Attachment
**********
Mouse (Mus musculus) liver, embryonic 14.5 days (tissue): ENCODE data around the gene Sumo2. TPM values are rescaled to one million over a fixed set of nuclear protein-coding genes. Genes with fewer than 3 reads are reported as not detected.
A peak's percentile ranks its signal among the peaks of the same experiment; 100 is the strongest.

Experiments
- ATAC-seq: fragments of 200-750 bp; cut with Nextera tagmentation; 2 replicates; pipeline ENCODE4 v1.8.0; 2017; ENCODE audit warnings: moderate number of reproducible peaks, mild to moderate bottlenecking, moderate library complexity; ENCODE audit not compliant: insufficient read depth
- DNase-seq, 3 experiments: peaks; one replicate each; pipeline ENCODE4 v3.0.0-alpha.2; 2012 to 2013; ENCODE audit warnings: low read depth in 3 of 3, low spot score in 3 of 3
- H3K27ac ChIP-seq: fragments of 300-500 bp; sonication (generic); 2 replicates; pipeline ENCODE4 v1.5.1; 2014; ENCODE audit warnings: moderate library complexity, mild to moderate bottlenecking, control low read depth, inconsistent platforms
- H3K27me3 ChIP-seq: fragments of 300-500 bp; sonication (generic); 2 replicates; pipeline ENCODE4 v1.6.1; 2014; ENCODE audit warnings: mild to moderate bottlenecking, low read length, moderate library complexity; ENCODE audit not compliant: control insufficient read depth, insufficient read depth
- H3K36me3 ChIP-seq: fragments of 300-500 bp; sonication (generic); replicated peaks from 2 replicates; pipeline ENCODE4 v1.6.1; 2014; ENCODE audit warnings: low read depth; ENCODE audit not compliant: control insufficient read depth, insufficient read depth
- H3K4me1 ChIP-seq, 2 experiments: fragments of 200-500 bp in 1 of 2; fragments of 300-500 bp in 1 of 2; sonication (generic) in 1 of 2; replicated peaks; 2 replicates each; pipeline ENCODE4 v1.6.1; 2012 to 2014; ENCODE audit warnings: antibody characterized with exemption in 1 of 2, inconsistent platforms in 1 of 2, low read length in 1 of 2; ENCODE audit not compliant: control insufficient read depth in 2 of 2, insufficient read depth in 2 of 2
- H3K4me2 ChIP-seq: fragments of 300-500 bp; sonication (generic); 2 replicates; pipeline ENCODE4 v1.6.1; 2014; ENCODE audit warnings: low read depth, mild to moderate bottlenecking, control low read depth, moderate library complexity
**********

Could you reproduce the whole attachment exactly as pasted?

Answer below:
Mouse (Mus musculus) liver, embryonic 14.5 days (tissue): ENCODE data around the gene Sumo2. TPM values are rescaled to one million over a fixed set of nuclear protein-coding genes. Genes with fewer than 3 reads are reported as not detected.
A peak's percentile ranks its signal among the peaks of the same experiment; 100 is the strongest.

Experiments
- ATAC-seq: fragments of 200-750 bp; cut with Nextera tagmentation; 2 replicates; pipeline ENCODE4 v1.8.0; 2017; ENCODE audit warnings: moderate number of reproducible peaks, mild to moderate bottlenecking, moderate library complexity; ENCODE audit not compliant: insufficient read depth
- DNase-seq, 3 experiments: peaks; one replicate each; pipeline ENCODE4 v3.0.0-alpha.2; 2012 to 2013; ENCODE audit warnings: low read depth in 3 of 3, low spot score in 3 of 3
- H3K27ac ChIP-seq: fragments of 300-500 bp; sonication (generic); 2 replicates; pipeline ENCODE4 v1.5.1; 2014; ENCODE audit warnings: moderate library complexity, mild to moderate bottlenecking, control low read depth, inconsistent platforms
- H3K27me3 ChIP-seq: fragments of 300-500 bp; sonication (generic); 2 replicates; pipeline ENCODE4 v1.6.1; 2014; ENCODE audit warnings: mild to moderate bottlenecking, low read length, moderate library complexity; ENCODE audit not compliant: control insufficient read depth, insufficient read depth
- H3K36me3 ChIP-seq: fragments of 300-500 bp; sonication (generic); replicated peaks from 2 replicates; pipeline ENCODE4 v1.6.1; 2014; ENCODE audit warnings: low read depth; ENCODE audit not compliant: control insufficient read depth, insufficient read depth
- H3K4me1 ChIP-seq, 2 experiments: fragments of 200-500 bp in 1 of 2; fragments of 300-500 bp in 1 of 2; sonication (generic) in 1 of 2; replicated peaks; 2 replicates each; pipeline ENCODE4 v1.6.1; 2012 to 2014; ENCODE audit warnings: antibody characterized with exemption in 1 of 2, inconsistent platforms in 1 of 2, low read length in 1 of 2; ENCODE audit not compliant: control insufficient read depth in 2 of 2, insufficient read depth in 2 of 2
- H3K4me2 ChIP-seq: fragments of 300-500 bp; sonication (generic); 2 replicates; pipeline ENCODE4 v1.6.1; 2014; ENCODE audit warnings: low read depth, mild to moderate bottlenecking, control low read depth, moderate library complexity